What is required is creativity, capabilities like sensemaking to sense into the emerging future, and an evolutionary purpose that will draw people together.

As far back as 1968, Robert Kennedy had laid bare the dangers of using GDP as a measure of success: GDP… “measures neither our wit nor our courage, neither our wisdom nor our learning, neither our compassion nor our devotion to our country, it measures everything in short, except that which makes life worthwhile.” 

Remembering this is more critical now than ever before as we experience where quantifying and putting a cost to everything has brought us.

Shift from “forced hierarchy” to “natural hierarchy”

Natural hierarchy emerges in an organizational setting when individuals are free to collaborate and contribute as per their capability, experience, and passion. This is not driven from the top but is an organically emergent process within a community of diverse, differently-talented, and passionate individuals. This kind of hierarchy doesn’t operate from positional power or through control.

It’s an ever-evolving process, dynamically shifting and unfolding, including everyone in its emergence. In an inclusive community, people are free to be who they are meant to be in their wholeness and authenticity. In such situations, hierarchy is contextual, need-based, and voluntarily taken up and let go of when the context shifts.

Shift from fear to trust and love

The way organizations operate today forced by the economic system they are embedded in instill fear at various levels — fear of not meeting shareholders’ expectations and quarterly targets, fear of competition and disruption, fear of losing market share and falling stock prices, and such.

Individuals within the organizations are equally driven by fear — of losing their jobs to AI and robots, of not getting that coveted promotion, of the appraisal cycle, of disruptive technology, of the ever-increasing pace of change, of their colleagues, of their supervisors, of the system.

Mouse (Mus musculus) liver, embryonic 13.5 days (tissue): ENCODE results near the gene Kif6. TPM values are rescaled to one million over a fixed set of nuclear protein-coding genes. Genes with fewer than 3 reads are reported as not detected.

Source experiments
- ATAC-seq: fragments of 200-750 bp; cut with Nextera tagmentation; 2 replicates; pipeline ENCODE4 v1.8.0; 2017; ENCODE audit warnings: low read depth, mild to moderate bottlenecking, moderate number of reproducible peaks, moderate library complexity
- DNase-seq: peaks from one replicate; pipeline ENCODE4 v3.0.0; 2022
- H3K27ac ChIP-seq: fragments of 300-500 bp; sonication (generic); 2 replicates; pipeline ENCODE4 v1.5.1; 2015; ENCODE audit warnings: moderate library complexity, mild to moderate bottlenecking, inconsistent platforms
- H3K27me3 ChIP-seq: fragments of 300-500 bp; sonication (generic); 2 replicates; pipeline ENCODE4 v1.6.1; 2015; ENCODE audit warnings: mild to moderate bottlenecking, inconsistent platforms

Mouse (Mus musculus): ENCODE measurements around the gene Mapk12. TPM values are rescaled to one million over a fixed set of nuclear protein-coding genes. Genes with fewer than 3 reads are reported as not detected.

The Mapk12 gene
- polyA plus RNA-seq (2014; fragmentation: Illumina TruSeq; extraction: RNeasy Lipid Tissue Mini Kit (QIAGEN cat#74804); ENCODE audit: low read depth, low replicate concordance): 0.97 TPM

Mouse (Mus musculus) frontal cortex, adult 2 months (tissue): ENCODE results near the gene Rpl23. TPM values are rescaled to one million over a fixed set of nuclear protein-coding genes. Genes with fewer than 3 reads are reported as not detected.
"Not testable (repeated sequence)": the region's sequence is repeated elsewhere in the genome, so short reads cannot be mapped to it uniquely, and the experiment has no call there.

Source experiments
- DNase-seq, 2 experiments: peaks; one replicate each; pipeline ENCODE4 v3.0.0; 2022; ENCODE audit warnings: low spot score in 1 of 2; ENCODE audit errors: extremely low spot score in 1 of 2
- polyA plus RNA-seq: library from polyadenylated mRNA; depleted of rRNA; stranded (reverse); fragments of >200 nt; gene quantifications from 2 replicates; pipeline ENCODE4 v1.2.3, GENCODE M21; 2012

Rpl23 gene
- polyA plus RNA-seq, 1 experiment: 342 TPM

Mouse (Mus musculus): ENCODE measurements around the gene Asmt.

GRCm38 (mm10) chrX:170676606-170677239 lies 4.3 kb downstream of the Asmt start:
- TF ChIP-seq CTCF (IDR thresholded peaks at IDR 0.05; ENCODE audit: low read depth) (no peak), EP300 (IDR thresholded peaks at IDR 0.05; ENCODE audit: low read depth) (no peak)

Our ever-growing fear drives us to cling harder to the known and resist the new. Fear triggers our fight, flight, or freeze response making us aggressive, reactive, incapable of empathy, compassion, or curiosity.

It will take courageous, compassionate, and committed organizations and leaders to disrupt this cycle, and design for trust and love. Leadership is not about externally vested and positional authority but one that comes from the heart. At an organizational level, this will mean not committing to limitless growth but to the overarching well-being for all.

Only when the intention of an organization shifts toward creating positive impact can everything else fall in place. The intention stems from and is held by the leaders and pulls everyone in the direction of the evolutionary purpose of the organization.

I will explore some more constructs and paradigms that need to be dismantled for organizations to be regenerative in my next post.

Read Part 2 here.

Sahana is a Coach, Facilitator, Speaker, and Writer with a background in designing workplace learning experiences, and Organization Development.

Catalyst | Community Steward | Scribe to an emerging era… Exploring new ways of Being | Lover of mountains, rivers, forests, & seas.

Her passion is to help individuals, teams, and organizations hold space for emergence, and move towards their fullest potential. Reach her at [email protected] 

Featured image by the SeaWiFS Project, Goddard Space Flight Center and ORBIMAGE